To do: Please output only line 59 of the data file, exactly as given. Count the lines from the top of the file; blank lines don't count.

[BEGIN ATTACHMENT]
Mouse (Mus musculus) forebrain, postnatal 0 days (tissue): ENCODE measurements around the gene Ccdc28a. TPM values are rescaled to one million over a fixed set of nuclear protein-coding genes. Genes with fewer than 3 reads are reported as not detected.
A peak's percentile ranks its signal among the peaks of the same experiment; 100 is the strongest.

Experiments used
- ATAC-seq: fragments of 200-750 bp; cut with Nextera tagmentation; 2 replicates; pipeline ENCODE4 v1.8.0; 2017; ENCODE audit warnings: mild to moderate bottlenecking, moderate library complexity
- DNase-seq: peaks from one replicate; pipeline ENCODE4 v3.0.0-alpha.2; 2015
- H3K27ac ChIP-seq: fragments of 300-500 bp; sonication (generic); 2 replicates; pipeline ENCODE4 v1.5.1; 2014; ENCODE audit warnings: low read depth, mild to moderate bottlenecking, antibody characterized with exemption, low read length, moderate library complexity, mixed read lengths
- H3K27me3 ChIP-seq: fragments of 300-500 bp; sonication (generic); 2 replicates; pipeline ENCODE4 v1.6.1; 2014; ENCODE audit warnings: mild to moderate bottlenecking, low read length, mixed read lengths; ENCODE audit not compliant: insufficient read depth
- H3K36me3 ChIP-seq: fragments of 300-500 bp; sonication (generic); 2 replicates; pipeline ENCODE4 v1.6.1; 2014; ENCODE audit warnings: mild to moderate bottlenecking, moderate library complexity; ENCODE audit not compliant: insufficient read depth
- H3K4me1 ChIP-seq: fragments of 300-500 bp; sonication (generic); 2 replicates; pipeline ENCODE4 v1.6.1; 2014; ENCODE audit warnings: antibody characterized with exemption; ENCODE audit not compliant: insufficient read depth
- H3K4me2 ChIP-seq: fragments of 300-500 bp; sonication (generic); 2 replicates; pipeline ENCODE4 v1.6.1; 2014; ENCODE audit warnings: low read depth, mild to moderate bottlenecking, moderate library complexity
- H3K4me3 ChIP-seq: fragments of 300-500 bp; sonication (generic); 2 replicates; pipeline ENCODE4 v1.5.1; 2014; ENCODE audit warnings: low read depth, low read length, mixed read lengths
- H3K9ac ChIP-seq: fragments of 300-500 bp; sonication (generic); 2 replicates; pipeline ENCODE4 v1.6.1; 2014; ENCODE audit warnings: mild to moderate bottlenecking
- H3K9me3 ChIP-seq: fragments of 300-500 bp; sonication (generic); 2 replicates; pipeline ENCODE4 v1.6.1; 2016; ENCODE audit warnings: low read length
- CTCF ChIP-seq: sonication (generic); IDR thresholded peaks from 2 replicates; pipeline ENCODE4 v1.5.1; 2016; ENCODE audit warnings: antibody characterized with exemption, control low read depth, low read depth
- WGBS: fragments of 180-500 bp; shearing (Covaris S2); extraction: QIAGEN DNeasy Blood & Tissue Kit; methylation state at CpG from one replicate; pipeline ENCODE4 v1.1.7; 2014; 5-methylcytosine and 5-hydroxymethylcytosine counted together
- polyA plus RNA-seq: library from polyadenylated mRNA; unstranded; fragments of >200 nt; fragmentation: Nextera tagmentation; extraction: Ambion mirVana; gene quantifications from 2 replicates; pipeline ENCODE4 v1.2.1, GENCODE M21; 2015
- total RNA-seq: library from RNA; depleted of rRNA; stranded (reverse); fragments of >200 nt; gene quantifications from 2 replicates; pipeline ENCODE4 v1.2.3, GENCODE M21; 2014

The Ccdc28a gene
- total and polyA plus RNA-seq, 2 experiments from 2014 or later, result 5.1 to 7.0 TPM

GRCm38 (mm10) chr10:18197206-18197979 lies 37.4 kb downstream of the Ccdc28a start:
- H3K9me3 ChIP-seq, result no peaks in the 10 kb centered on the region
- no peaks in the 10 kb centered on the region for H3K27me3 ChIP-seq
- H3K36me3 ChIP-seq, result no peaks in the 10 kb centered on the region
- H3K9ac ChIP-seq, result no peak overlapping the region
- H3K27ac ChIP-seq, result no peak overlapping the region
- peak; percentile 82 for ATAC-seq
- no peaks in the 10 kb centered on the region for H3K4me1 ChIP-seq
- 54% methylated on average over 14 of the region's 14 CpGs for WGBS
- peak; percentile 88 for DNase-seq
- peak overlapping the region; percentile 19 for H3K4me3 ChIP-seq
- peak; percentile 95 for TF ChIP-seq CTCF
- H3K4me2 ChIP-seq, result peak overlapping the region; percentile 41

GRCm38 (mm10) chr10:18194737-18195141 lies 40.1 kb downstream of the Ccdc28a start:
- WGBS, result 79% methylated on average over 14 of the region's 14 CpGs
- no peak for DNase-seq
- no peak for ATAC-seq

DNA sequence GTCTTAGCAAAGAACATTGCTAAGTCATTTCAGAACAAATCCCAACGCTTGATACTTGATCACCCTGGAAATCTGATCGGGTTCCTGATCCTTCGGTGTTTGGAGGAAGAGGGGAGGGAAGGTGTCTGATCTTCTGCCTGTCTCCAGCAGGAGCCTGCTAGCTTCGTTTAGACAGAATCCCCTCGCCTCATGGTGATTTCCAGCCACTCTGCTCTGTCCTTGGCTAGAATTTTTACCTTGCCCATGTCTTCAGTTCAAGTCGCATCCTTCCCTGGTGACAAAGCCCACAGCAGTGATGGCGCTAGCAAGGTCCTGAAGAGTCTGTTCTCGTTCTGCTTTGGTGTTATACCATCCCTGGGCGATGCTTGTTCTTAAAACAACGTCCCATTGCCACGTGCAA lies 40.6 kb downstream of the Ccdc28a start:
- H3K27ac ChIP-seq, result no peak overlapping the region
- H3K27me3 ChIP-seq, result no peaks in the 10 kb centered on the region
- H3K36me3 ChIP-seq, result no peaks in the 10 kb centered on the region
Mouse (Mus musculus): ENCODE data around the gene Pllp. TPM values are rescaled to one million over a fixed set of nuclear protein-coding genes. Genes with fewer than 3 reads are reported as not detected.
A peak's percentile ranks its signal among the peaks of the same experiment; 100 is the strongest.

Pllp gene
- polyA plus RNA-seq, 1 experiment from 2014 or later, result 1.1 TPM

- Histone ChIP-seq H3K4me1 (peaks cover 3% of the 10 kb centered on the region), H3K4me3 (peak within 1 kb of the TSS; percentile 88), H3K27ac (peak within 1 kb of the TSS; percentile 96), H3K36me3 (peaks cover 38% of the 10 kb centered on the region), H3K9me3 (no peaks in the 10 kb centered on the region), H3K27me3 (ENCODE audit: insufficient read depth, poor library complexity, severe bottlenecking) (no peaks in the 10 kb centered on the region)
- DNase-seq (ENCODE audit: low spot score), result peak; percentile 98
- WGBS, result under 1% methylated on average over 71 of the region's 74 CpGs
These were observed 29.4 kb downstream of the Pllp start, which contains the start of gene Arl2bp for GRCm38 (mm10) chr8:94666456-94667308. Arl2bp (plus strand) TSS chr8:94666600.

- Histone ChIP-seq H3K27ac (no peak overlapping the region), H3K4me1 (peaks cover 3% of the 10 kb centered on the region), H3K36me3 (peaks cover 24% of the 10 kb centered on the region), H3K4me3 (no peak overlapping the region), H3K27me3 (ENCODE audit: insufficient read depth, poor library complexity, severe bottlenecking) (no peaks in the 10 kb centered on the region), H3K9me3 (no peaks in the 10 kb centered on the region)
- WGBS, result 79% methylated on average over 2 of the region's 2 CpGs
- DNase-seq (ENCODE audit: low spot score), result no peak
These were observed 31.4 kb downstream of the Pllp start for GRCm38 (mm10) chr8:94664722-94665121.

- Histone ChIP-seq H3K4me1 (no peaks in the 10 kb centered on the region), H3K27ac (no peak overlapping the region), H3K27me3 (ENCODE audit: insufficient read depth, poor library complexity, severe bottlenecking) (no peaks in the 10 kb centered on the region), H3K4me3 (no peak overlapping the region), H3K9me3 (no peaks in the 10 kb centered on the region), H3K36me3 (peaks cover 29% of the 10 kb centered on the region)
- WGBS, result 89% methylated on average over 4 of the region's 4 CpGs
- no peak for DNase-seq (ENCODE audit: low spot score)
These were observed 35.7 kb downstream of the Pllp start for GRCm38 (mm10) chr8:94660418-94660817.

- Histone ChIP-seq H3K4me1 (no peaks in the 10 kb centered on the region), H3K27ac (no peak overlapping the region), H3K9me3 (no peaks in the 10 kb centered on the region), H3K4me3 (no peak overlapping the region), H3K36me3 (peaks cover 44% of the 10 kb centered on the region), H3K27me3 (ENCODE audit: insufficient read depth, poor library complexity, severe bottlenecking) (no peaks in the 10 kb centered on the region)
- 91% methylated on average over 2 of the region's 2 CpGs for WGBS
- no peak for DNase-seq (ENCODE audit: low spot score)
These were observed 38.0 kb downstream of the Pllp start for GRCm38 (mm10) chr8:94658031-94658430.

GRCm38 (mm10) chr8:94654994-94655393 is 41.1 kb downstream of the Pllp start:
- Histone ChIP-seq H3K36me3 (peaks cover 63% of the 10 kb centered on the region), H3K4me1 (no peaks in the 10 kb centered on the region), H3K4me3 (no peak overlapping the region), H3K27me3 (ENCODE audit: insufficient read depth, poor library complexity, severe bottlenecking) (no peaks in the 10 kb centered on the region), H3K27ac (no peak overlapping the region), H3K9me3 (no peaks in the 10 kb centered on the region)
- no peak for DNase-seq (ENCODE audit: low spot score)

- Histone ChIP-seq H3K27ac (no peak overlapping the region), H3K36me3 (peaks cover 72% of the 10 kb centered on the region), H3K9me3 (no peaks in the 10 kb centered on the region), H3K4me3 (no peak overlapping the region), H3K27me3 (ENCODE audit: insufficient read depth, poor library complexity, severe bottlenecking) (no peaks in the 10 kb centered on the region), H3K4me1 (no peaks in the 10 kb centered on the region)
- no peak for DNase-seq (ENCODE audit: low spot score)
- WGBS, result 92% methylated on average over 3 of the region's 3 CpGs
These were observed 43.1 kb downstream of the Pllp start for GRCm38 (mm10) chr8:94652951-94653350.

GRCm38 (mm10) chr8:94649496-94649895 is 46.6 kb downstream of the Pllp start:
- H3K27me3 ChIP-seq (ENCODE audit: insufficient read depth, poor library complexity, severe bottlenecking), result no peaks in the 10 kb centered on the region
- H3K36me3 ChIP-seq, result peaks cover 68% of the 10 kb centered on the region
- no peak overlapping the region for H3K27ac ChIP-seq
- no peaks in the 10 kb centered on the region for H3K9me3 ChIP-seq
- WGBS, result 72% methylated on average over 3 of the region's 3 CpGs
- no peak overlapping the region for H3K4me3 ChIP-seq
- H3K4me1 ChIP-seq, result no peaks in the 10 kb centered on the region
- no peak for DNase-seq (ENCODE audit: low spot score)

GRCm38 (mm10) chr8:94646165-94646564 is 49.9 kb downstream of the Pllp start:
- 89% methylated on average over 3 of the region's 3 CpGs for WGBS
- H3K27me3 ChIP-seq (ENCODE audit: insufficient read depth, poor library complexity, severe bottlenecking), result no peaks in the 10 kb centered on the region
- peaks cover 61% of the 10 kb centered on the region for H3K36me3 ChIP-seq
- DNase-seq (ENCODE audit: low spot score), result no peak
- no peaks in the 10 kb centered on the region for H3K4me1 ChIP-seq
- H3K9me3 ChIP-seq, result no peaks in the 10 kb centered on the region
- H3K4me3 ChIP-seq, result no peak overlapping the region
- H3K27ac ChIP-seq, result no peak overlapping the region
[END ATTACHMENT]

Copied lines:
- no peak for DNase-seq (ENCODE audit: low spot score)